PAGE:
I originally posted this to my FB page, but I decided that it should also live here.
I try to keep religion off my Facebook, but I have to get this off my chest. It probably won’t be here for very long. But here goes (update: I guess it’s sticking around. the FB settings for it were changed to public after a few people asked to share)
Let me get this straight. Last week, (many) Christian Americans were proclaiming a “war on Christmas” because Starbucks elected to use an unadorned red cup this year instead of one decorated with snowflakes or other signs of the season.
This week, many of these same people are upset about refugees fleeing religious extremism and violent atrocities by seeking shelter in various communities across western Europe and the United States. There has been much talk about refusing them entry into many of these United States because they represent the very threat from which they flee.
All of this as we prepare to celebrate a holiday based exclusively on the idea of undeserved hospitality that some of our ancestors received from the indigenous people of North America when they came to what is now New England, many of whom, the settlers, were themselves fleeing religious persecution.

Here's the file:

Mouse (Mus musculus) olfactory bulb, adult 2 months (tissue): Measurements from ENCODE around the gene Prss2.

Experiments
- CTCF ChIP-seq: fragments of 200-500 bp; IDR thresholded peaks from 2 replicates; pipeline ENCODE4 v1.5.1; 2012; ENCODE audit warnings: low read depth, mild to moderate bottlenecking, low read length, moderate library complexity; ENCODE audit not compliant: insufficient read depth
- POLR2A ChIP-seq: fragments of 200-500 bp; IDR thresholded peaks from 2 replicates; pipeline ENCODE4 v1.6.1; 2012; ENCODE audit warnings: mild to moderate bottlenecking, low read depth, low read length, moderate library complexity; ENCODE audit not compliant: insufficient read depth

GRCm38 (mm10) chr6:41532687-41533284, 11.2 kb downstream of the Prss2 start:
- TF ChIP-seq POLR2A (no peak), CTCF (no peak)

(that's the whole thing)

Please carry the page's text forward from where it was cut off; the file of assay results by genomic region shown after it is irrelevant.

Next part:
And only a few weeks later, Christmas.
Do people think that Mary and Joseph (those of the Bible, just so we’re clear) came from Ohio? That the manger in Bethlehem was in Pennsylvania?
If there’s a war on Christmas, Starbucks is the least of our problems. Instead, let’s think about the xenophobia and hypocrisy that blind us to the suffering of others both at home and abroad.
As another Black Friday approaches, perhaps it’s worth remembering that as a holiday, Christmas isn’t, or shouldn’t be, about retail–whether coffee cups or door-buster sales. It should be about love. It should be about compassion. It should be about generosity. It shouldn’t matter whether a person is from the Middle East or the Midwest or Middle Earth (that’s for you, my Hobbit reading friends).
This, right now, this moment, this debate about letting people in or keeping them out–this is the moment for a true demonstration of Christianity and the Christmas spirit.
And let me just say: YOU’RE BLOWING IT. Big time.
That’s all </rant>.